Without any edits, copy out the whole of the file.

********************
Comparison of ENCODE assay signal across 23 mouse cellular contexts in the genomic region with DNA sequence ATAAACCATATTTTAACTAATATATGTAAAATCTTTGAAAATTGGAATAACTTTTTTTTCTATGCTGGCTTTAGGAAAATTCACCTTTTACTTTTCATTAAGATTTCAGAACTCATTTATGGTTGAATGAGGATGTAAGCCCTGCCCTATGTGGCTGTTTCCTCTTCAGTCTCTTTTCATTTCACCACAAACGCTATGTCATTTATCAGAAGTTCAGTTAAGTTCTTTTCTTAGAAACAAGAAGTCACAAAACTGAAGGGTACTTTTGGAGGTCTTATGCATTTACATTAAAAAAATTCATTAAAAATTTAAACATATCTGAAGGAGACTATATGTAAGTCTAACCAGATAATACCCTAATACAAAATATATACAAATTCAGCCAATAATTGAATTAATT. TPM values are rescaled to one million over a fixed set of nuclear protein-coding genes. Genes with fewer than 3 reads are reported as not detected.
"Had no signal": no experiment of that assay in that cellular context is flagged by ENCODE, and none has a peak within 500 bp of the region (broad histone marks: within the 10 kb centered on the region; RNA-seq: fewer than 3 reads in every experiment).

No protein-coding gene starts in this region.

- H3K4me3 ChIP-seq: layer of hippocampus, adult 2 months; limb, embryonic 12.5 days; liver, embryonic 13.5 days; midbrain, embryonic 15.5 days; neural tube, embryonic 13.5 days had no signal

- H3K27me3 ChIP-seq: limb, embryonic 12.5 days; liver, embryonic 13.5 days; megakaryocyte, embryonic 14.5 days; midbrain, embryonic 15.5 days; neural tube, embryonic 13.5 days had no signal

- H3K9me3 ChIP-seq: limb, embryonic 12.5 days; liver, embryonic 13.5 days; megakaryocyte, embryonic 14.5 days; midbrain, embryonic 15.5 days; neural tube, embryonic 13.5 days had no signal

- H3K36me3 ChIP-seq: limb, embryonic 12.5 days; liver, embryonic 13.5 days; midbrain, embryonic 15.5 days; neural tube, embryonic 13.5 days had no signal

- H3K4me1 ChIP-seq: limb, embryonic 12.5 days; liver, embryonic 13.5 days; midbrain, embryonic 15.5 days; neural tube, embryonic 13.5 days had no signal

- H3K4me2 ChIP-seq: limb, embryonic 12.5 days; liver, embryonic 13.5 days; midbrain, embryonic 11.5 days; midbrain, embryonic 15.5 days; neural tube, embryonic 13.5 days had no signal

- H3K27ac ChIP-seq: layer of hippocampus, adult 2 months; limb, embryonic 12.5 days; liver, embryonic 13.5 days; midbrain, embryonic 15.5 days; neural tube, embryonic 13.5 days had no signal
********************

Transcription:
Comparison of ENCODE assay signal across 23 mouse cellular contexts in the genomic region with DNA sequence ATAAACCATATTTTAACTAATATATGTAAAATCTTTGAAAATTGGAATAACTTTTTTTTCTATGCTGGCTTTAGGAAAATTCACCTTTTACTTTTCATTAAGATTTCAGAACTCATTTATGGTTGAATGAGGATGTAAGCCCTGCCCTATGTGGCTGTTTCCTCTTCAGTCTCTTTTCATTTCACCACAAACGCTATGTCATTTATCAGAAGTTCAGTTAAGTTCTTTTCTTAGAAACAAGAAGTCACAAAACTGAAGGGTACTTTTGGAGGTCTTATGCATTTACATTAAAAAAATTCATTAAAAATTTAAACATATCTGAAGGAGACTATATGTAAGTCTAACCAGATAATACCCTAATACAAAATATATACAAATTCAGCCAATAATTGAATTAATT. TPM values are rescaled to one million over a fixed set of nuclear protein-coding genes. Genes with fewer than 3 reads are reported as not detected.
"Had no signal": no experiment of that assay in that cellular context is flagged by ENCODE, and none has a peak within 500 bp of the region (broad histone marks: within the 10 kb centered on the region; RNA-seq: fewer than 3 reads in every experiment).

No protein-coding gene starts in this region.

- H3K4me3 ChIP-seq: layer of hippocampus, adult 2 months; limb, embryonic 12.5 days; liver, embryonic 13.5 days; midbrain, embryonic 15.5 days; neural tube, embryonic 13.5 days had no signal

- H3K27me3 ChIP-seq: limb, embryonic 12.5 days; liver, embryonic 13.5 days; megakaryocyte, embryonic 14.5 days; midbrain, embryonic 15.5 days; neural tube, embryonic 13.5 days had no signal

- H3K9me3 ChIP-seq: limb, embryonic 12.5 days; liver, embryonic 13.5 days; megakaryocyte, embryonic 14.5 days; midbrain, embryonic 15.5 days; neural tube, embryonic 13.5 days had no signal

- H3K36me3 ChIP-seq: limb, embryonic 12.5 days; liver, embryonic 13.5 days; midbrain, embryonic 15.5 days; neural tube, embryonic 13.5 days had no signal

- H3K4me1 ChIP-seq: limb, embryonic 12.5 days; liver, embryonic 13.5 days; midbrain, embryonic 15.5 days; neural tube, embryonic 13.5 days had no signal

- H3K4me2 ChIP-seq: limb, embryonic 12.5 days; liver, embryonic 13.5 days; midbrain, embryonic 11.5 days; midbrain, embryonic 15.5 days; neural tube, embryonic 13.5 days had no signal

- H3K27ac ChIP-seq: layer of hippocampus, adult 2 months; limb, embryonic 12.5 days; liver, embryonic 13.5 days; midbrain, embryonic 15.5 days; neural tube, embryonic 13.5 days had no signal